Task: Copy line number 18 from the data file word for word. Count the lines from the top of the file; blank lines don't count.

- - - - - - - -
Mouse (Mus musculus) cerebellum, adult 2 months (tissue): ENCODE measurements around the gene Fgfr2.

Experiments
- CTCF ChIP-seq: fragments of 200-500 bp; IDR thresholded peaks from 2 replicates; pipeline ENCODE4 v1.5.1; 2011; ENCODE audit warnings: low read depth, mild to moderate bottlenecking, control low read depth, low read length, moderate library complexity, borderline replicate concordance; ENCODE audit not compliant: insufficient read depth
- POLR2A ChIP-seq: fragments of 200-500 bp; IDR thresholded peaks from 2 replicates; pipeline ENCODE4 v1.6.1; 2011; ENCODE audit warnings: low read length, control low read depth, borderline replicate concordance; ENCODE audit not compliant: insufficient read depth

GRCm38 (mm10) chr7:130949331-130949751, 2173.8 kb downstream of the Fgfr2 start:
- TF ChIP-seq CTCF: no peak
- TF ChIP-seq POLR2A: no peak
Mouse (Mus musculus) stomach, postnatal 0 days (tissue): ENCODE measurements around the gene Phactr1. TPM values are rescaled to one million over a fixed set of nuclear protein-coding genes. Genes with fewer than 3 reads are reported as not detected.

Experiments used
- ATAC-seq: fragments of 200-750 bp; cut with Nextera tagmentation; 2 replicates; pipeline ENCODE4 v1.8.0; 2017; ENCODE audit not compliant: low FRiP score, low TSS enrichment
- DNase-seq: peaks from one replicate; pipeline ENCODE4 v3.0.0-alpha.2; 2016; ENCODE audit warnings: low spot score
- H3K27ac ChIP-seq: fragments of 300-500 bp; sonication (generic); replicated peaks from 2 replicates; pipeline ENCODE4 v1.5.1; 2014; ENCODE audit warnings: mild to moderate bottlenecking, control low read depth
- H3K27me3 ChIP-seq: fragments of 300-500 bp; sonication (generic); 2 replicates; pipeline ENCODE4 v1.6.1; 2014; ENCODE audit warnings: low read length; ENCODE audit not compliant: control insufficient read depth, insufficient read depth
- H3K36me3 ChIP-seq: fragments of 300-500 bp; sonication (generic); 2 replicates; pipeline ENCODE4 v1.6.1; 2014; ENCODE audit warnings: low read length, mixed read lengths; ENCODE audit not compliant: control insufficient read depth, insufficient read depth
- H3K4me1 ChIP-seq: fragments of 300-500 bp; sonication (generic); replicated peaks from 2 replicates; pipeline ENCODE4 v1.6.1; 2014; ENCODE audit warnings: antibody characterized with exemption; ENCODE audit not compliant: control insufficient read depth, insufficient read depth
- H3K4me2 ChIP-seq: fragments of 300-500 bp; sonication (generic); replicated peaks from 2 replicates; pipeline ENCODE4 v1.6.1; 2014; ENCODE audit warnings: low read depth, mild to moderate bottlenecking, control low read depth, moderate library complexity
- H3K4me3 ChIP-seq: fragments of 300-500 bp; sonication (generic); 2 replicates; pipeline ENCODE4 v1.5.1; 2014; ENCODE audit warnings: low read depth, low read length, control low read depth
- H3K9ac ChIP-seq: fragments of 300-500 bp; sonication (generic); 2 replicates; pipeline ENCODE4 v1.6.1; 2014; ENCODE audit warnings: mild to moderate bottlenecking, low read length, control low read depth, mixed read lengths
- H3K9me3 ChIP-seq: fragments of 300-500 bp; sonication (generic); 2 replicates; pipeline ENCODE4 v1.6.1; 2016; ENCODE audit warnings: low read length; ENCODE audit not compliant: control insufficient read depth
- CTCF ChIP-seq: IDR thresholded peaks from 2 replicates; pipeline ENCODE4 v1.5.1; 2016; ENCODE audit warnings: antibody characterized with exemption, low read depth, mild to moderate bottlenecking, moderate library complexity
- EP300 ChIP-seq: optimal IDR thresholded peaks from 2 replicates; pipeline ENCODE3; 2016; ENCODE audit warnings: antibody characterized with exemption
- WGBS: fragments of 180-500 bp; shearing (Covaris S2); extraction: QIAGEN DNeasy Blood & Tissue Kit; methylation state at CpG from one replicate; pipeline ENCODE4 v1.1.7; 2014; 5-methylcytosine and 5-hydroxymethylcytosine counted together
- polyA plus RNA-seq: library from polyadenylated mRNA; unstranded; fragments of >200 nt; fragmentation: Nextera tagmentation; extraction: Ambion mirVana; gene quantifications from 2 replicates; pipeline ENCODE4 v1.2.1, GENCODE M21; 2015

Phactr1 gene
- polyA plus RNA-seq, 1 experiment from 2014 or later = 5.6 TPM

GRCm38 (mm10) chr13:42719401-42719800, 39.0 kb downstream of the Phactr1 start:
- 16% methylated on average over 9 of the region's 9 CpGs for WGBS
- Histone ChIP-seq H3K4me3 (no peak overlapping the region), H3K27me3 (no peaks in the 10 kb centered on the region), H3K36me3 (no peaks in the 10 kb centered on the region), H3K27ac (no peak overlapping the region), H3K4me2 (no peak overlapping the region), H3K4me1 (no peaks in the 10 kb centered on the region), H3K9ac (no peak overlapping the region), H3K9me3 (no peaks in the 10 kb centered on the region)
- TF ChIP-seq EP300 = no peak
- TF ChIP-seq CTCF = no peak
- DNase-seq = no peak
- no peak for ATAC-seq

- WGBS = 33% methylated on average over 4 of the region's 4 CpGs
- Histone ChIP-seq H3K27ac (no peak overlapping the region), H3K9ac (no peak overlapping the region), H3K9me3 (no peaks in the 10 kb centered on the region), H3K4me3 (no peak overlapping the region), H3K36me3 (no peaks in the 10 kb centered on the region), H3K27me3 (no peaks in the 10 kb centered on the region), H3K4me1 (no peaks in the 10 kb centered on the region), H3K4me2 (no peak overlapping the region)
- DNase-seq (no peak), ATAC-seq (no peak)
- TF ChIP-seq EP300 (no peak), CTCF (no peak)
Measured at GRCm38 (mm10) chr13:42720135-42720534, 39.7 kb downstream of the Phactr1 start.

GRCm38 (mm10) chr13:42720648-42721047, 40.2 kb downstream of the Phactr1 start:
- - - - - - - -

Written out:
- H3K9ac ChIP-seq: fragments of 300-500 bp; sonication (generic); 2 replicates; pipeline ENCODE4 v1.6.1; 2014; ENCODE audit warnings: mild to moderate bottlenecking, low read length, control low read depth, mixed read lengths